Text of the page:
Our stomachs coated with Tums, we headed for New Orleans, via St. Martinville, where we gawked at the St. Martin de Tours Church, the oldest parish in southwest Louisiana. Martin, a Hungarian knight, saw a beggar, took pity on him and, according later that night had an epiphany. The beggar was Jesus. Based on that “revelation,” Martin switched careers from knight to priest, rose to bishop and got sainted.
The small statue on the pulpit, Jerry Dohmann Jr., the church handyman, told us, led to a New York City priest getting bounced from the parish. He disliked the statuette and ordered it removed. “That New Yorker didn’t last long down here,” Jerry smugly boasted.
Henry Wadsworth Longfellow wrote about St. Martinville, a historic sign marker informed us. We see the magnificent oak where Evangeline waited in vain for her lover. In 1928, Huey Long delivered a major campaign speech in St. Martinville, beneath that sad tree.
“Where are the schools that you have waited for your children to have, that have never come?” Long asked, “the roads…that are no nearer now than ever before?
“Evangeline wept bitter tears in her disappointment,” he concluded, “but it lasted only through one lifetime. Your tears in this country, around this oak, have lasted for generations.”
In New Orleans, tens of thousands continue to weep in disappointment. Like Evangeline’s lover, their government has yet to appear – except as an adversary.
* * *
The French Quarter vibrates with sounds and smells of perpetual Spring Break. Was a film crew shooting the young men and women, drinks in hands, screaming “let’s party.” No. The celebrants were acting goofy on their own, as they routinely do in Ft. Lauderdale and Cancun.
Just inside the Hustler Club doorway, two women wearing forced smiles and a few strings, stood beside the barker, trying to lure “partying” crowd members inside. “Look at the rack on these babes,” he pointed at her uncovered milk producing organs.
I vaguely recalled such a sight as an infant. We saw people buy drugs, light joints, and shout “yeah” and other profundities. Some vomited in the street, stumbled, fell and generally had a terrific time. Tom and Huck (Marvin and Saul) must have also enjoyed such terrific “partying” in their youth.
Four college-age kids, reeking of booze, shared the hotel elevator. “Join us, you’re not too old,” a young man invited. “We’ve got more,” pointing to his paper cup containing a rum drink. “We also got you know what in the room,” making an inhaling sound and putting two fingers to his lips.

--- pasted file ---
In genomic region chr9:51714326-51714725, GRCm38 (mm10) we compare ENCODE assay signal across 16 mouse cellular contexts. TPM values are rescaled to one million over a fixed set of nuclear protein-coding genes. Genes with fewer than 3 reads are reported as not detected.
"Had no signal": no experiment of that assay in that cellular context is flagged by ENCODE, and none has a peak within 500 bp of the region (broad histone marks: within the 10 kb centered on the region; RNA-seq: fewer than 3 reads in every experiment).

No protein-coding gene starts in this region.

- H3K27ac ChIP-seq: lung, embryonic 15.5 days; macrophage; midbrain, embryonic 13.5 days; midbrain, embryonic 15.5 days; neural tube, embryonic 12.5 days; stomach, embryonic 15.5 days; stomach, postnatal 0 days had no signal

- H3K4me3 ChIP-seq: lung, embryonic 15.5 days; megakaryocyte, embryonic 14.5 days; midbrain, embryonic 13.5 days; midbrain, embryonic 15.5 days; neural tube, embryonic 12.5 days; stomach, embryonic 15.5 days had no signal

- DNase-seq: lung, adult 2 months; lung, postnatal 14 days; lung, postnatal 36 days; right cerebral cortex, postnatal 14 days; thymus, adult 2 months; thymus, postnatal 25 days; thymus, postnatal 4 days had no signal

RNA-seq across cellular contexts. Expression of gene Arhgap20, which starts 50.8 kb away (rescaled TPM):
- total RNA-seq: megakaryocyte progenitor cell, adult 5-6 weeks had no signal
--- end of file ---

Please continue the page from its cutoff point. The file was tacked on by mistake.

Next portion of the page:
The next day, we drove through the once densely populated 9th Ward, now a semi rural looking expanse of empty streets and stray dogs. Amidst boarded up houses and empty lots, we heard sounds of wind and birds chirping. Downright bucolic!
Had a neutron bomb hit? Almost three years ago the vacated homes were the stages for social life: people ate, played, did homework, screwed and had family spats.
Approximately 225,000 people left New Orleans after Hurricane Katrina flooded most city neighborhoods in August 2005. A sizeable number came from the 9th ward. Some 1800 people died during the floods; later, hundreds more succumbed to stress-related ailments.
“The richest country in the world should do something to help people,” said a woman resident. “Bush and them spend more money in one week in Iraq than it would take to fix up all our homes.” Two plus years later, out of almost 200,000 households in Orleans Parish, only 133,966 could receive mail 40% of pubic schools had reopened.
She shook her head. “Just look at this place.”
Late August 2005 TV image of the 9th Ward showed people floating in rising waters; others waiting helplessly in the streets. No response from government agencies! Dead bodies festered in the summer sun!
Reports of looting! Democratic Governor Kathleen Blanco finally called out the National Guard. One local lawyer said: “rumors had it she was on quaaludes during the Hurricane.” Blanco warned: “These troops know how to shoot and kill and I expect they will.” She didn’t mention punishing those police seen looting.